Ketamine for treatment-resistant depression: when and where is it safe?


Ketamine is approved for hard-to-treat depression, but how safe are ketamine outpatient clinics?

Ketamine is an unusual type of psychedelic drug – called a dissociative – that is experiencing a resurgence in popularity. Originally derived from PCP, or “angel dust”, ketamine has been used in hospitals and veterinary clinics as an anesthetic for decades, and has been cited as a drug of abuse under the nickname “Special K “.

It is the effects that ketamine reliably produces that underpin its medical and recreational uses: pain control, forgetfulness, intoxication, dissociation, and euphoria. Recently, it has been used more widely due to its approval for treatment-resistant depression (TRD) – that is, severe depression that has not improved with other therapies, including people who have suicidal thoughts.

Evidence of the benefits of ketamine

A prescription version of ketamine called esketamine (Spravato), administered by nasal spray, was approved in 2019 by the FDA for TRD; however, according to the guidelines, it should only be used “under the supervision of a health care provider in a licensed physician’s office or clinic.” This means healthcare professionals have to watch you use it and then follow you after you’ve taken your dose, checking your vital signs and clinical status.

The effectiveness of ketamine for TRD was first demonstrated for short-term treatment in research that resulted in clinically and statistically significant decreases in depression scores for ketamine compared to placebo ( in both groups of this study, patients continued to take their usual antidepressants due to not treating TRD in the placebo arm.) Nasal ketamine was found to have longer-term efficacy, in a study where ketamine (plus the regular antidepressant) helped people stay in stable remission 16 weeks after starting treatment.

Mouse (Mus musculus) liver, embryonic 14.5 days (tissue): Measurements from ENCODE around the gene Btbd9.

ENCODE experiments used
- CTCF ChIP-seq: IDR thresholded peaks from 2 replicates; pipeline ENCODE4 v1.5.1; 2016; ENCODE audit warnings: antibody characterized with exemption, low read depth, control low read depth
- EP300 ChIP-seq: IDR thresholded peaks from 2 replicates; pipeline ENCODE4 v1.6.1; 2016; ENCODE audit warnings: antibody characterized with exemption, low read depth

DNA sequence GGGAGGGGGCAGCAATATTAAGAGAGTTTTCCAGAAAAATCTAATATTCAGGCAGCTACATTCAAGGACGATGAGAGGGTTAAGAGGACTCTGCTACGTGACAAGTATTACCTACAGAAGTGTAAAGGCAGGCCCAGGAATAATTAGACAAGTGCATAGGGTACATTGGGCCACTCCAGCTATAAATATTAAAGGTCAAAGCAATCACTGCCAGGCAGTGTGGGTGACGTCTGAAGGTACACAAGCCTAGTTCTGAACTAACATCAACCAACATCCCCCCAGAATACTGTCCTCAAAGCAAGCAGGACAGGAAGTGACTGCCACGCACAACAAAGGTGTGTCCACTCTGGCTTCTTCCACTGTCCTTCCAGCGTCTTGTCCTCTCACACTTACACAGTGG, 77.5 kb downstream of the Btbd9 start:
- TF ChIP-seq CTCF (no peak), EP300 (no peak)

Relief from TRD with ketamine occurs quickly. Instead of waiting for an SSRI to hopefully bring some relief over the course of weeks, people suffering from the crushing weight of depression can start feeling the benefits of ketamine in about 40 minutes.

Is ketamine the right treatment for you?

This is a discussion that should include your primary care physician, your mental health care provider, and any other healthcare professionals who care for you. It is important to remember that ketamine is not a first option treatment for depression, and it is usually only used when other, older treatments have not worked. It is not believed to be curative; on the contrary, it improves the symptoms for a while. It’s easier to say who is not suitable for ketamine treatment, depending on side effects.

Should you go to a ketamine clinic for treatment?

Independent, outpatient ketamine clinics are popping up everywhere. It is estimated that there are currently hundreds if not thousands of such clinics – almost all of which were established in 2019 when ketamine was approved for TRD. Typically, these clinics are for-profit businesses made up of a psychiatrist or anesthetist (who can administer the infusion), a nurse, a social worker, and (of course) business people. who make everything work.

While writing this article, I called several ketamine clinics, posing as a patient, to investigate what would be involved in receiving ketamine therapy. Most of them seemed willing to provide me with ketamine without any major hurdles, after an introductory medical interview by a nurse or social worker. A few clinics demanded a communication or diagnosis from my psychiatrist – and that seemed quite reasonable.